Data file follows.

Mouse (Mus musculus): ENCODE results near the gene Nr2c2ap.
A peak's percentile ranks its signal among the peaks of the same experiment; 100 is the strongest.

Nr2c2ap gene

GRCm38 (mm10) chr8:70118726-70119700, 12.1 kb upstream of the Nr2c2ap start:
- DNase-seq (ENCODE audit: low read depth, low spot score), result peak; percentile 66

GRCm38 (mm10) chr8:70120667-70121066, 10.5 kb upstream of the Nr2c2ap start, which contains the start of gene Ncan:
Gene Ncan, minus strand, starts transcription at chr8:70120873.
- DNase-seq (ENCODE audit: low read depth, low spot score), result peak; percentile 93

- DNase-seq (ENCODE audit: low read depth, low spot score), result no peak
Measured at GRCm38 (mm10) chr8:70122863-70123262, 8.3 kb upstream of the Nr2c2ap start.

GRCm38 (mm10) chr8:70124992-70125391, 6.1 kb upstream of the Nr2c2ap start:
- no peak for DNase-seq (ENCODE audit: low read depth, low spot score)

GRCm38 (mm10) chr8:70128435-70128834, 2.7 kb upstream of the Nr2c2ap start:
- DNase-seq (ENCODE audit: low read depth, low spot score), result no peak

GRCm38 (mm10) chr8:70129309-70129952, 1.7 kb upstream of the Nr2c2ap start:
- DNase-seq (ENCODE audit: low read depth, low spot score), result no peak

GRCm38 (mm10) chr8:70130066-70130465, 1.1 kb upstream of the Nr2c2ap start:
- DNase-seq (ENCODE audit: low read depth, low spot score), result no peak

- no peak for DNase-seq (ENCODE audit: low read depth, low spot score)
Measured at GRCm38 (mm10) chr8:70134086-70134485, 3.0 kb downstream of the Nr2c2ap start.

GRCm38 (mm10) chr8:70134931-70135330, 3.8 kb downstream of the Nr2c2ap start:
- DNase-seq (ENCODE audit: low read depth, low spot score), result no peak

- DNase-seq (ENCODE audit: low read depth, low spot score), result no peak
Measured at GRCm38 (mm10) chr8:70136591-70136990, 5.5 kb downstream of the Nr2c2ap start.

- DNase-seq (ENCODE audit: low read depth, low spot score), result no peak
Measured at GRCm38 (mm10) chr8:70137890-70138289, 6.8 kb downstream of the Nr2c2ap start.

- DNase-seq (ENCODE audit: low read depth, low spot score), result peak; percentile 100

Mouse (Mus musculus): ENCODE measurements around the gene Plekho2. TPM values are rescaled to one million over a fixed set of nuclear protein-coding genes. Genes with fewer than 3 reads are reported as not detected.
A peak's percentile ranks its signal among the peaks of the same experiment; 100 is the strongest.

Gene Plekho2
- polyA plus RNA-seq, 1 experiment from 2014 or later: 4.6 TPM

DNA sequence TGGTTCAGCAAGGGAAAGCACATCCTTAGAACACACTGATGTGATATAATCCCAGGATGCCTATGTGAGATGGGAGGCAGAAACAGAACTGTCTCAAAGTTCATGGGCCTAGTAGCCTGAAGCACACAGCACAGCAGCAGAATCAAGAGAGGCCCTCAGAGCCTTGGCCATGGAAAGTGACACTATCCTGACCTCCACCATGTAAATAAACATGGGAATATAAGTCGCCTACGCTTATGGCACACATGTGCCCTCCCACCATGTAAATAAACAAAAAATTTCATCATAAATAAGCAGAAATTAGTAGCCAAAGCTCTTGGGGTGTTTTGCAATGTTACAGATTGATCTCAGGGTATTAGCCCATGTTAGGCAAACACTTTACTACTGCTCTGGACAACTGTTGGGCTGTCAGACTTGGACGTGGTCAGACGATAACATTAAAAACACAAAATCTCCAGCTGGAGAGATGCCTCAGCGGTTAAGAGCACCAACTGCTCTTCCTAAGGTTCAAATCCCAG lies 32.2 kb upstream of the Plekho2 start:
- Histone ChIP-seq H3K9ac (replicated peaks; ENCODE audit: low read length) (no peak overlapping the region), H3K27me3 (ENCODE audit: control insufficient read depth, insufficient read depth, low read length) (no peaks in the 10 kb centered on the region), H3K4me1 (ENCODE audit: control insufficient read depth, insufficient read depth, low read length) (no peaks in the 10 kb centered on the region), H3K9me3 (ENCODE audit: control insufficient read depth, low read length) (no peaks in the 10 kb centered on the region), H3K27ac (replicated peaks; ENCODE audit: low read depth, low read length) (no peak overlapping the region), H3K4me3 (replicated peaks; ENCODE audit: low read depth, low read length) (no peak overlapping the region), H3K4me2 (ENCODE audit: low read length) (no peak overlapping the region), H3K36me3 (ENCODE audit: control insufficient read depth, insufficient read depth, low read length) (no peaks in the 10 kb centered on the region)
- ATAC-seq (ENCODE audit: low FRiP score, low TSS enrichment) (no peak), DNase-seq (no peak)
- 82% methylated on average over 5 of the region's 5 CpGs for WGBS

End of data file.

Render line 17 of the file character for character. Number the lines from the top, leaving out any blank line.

GRCm38 (mm10) chr8:70130066-70130465, 1.1 kb upstream of the Nr2c2ap start: